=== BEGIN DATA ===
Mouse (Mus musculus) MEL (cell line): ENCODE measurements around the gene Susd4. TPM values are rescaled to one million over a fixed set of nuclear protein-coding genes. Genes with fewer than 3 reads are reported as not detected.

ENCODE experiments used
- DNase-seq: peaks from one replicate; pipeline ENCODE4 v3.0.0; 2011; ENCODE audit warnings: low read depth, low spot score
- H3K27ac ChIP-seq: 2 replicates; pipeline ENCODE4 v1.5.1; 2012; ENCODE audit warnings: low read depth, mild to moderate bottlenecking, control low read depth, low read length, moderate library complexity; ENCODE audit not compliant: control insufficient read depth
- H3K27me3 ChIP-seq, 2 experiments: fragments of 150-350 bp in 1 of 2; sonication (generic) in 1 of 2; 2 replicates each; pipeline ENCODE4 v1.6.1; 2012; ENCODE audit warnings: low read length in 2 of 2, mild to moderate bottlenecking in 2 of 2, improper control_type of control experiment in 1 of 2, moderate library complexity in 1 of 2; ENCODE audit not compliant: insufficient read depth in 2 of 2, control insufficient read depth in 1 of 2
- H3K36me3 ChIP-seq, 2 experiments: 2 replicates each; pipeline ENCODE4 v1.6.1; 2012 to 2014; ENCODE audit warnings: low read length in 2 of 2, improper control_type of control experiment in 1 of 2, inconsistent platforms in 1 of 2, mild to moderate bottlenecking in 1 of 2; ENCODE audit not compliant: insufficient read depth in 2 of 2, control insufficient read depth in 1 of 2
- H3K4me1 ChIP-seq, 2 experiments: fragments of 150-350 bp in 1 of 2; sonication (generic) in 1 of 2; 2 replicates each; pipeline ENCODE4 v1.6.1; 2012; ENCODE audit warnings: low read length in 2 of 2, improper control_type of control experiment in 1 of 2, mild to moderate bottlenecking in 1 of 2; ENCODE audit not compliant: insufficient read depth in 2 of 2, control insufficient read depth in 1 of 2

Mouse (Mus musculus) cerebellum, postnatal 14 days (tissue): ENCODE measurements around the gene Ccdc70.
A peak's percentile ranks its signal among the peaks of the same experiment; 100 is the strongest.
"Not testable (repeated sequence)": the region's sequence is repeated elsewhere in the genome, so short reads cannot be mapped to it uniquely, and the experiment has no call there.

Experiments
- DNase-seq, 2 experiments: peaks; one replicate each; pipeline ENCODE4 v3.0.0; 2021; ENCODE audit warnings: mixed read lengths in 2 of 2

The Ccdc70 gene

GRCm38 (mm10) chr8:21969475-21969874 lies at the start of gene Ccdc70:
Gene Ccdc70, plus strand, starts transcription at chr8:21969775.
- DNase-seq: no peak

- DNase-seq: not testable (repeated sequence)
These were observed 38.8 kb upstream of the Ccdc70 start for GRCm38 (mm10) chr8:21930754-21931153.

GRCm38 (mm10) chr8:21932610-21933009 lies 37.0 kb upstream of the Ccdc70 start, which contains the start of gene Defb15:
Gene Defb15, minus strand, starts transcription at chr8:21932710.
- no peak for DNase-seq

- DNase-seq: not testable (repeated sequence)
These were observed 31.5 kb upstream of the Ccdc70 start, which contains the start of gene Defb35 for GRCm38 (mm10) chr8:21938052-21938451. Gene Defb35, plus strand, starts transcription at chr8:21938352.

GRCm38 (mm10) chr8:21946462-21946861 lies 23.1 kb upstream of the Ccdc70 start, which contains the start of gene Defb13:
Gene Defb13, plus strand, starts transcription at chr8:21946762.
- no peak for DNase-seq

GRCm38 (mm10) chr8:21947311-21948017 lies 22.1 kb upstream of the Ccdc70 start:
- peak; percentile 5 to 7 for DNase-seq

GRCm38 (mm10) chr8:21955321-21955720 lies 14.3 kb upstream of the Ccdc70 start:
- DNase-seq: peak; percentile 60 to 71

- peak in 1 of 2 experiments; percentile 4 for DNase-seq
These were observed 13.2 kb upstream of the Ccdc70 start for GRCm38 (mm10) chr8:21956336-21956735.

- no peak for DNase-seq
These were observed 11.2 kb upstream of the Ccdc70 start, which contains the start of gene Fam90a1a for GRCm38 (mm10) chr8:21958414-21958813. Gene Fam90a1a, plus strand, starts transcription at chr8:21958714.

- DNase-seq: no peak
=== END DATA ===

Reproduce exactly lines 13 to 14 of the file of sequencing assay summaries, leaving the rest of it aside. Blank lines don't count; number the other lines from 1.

The Ccdc70 gene

GRCm38 (mm10) chr8:21969475-21969874 lies at the start of gene Ccdc70: